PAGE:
After inserting an octaver into your signal chain and adjusting it accordingly, you’ll get something that sound like more of a synth-bass rather than a bass guitar.
It’s only natural because octavers are actually synthesizing those additional octaves. In other words, octavers are basically synthesizers. Think of it like working with multiple oscillators!
How to record bass with a guitar using a pitch shifter
My favourite way to record bass with a guitar is to use pitch shifter stompboxes/plugins. Instead of generating additional octaves, the pitch shifter actually takes your instrument’s signal and transposes it up/down.
In other words, there’s no synthesis involved.
Some pitch shifters can even transpose entire chords (most fail to achieve this though).
Either way, we simply need our pitch shifter to transpose our guitar to the range of a bass. That means -12 semitones or -1 octave depending on the effect you’re working with.
Once that’s taken care of, you’ll notice that pitch shifters make your guitar sound pretty much identical to a bass guitar. It’s not synth-like at all.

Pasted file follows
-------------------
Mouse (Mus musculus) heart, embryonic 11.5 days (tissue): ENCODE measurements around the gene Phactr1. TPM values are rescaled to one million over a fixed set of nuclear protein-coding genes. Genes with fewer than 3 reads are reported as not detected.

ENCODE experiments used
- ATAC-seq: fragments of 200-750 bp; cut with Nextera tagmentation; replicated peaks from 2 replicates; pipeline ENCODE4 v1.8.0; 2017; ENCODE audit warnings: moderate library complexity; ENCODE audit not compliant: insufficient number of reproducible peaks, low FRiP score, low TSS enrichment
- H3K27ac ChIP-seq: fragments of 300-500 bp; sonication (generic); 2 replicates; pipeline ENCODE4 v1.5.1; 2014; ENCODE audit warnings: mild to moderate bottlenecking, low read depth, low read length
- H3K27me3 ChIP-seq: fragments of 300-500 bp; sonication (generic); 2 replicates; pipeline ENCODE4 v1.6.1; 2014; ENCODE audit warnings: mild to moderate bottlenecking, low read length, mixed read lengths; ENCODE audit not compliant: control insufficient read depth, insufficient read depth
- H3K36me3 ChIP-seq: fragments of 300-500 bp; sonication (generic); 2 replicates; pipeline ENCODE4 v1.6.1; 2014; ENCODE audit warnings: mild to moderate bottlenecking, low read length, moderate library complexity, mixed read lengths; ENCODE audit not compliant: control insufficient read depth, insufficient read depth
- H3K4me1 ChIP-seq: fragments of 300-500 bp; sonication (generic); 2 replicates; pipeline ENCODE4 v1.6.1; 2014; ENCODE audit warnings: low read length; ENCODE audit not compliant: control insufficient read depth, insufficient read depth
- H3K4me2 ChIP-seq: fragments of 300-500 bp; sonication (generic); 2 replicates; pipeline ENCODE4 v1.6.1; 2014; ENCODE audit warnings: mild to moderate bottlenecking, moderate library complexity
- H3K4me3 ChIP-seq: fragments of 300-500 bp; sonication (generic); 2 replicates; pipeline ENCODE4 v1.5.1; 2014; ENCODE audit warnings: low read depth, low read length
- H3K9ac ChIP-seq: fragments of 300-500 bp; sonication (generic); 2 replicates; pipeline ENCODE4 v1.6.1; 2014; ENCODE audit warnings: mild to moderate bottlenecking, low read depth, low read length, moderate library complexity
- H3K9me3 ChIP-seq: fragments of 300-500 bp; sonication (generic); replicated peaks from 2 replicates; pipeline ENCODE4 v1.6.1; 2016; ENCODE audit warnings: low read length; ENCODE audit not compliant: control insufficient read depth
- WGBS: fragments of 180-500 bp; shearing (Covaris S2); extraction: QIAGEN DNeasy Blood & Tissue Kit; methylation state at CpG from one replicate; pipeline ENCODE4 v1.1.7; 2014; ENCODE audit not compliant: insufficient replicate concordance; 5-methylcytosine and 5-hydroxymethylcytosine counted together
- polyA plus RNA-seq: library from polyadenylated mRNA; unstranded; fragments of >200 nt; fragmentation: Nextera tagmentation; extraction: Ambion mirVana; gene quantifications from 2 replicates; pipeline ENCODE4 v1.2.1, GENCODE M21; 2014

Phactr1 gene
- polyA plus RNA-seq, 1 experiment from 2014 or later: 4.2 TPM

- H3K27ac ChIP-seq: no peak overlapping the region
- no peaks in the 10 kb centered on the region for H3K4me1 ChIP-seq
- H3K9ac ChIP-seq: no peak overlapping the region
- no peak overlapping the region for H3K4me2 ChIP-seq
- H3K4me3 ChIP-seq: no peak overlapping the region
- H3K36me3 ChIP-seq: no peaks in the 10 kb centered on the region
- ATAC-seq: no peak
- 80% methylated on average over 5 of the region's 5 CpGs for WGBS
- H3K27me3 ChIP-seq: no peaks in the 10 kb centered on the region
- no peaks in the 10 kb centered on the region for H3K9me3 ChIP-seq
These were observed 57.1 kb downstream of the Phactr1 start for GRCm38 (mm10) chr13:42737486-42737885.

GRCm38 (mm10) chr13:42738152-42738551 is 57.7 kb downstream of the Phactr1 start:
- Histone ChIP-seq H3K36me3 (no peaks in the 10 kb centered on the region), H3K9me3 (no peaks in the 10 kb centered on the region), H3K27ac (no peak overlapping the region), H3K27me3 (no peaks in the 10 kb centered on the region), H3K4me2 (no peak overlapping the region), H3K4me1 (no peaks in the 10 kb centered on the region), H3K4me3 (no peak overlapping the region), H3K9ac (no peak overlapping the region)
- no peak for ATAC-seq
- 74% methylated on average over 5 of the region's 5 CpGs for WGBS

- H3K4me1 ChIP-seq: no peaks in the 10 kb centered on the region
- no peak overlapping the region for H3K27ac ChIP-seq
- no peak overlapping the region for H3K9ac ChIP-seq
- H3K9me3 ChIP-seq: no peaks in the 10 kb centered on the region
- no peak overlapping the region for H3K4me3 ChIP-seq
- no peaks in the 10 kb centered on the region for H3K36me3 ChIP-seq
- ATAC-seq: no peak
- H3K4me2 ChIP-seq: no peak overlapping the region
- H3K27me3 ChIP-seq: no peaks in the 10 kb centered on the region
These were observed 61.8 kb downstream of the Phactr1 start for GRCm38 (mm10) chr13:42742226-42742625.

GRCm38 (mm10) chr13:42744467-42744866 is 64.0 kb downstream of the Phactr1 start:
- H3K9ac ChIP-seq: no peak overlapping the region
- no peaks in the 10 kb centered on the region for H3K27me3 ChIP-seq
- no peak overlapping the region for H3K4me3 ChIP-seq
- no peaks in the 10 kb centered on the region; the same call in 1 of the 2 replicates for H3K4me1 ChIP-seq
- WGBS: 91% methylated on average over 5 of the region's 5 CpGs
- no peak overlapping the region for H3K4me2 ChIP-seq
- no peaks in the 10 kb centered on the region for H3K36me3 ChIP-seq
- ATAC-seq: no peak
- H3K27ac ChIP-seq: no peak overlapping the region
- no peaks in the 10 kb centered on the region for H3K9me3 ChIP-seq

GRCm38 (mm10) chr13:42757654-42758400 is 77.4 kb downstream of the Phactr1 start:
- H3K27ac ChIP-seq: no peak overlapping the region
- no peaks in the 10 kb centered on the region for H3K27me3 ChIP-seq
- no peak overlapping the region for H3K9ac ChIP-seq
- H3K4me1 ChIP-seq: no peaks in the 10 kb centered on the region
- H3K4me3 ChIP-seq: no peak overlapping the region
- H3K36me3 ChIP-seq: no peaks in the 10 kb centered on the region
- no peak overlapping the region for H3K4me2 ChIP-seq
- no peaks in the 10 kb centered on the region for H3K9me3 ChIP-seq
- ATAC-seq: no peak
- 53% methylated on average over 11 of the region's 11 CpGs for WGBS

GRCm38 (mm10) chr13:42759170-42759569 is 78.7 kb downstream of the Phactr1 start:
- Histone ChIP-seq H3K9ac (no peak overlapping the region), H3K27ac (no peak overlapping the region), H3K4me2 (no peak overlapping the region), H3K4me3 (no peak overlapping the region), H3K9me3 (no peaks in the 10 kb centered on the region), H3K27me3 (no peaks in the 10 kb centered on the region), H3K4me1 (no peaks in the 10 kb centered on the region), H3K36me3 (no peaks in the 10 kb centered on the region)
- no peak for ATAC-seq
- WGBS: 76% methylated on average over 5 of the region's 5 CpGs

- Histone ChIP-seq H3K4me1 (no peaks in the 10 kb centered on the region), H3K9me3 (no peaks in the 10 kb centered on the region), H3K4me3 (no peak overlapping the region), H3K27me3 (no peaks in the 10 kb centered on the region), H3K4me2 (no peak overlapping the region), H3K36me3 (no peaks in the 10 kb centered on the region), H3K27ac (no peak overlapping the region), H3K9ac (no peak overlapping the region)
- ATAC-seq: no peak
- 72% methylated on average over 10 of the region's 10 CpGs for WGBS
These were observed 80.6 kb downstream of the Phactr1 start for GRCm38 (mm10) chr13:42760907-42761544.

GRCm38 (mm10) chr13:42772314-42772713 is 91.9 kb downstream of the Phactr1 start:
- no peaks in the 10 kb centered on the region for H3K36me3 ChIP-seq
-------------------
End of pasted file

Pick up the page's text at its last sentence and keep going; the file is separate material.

The only thing you’ll need to keep in mind is the quality of your pitch shifter.
Make sure it can track your notes quickly and effectively without glitching/artifacts.
How to record bass with a guitar using a harmonizer
The last effect we’ll be using to record bass with a guitar is the harmonizer. It’s very similar to the octaver, but it’s designed to target specific intervals (not just octaves).
In other words, you can transform single-note lines into chordal passages.
It’s the same concept as vocoding, except it’s not necessarily controlled by a keyboard.
The only thing you’ll need to make sure of is that your harmonizer can, in fact, remove the original signal from your mix. Most of the time, you’re looking for a mix or dry/wet knob. You’ll also want to make sure it can harmonize an octave lower than your original pitch.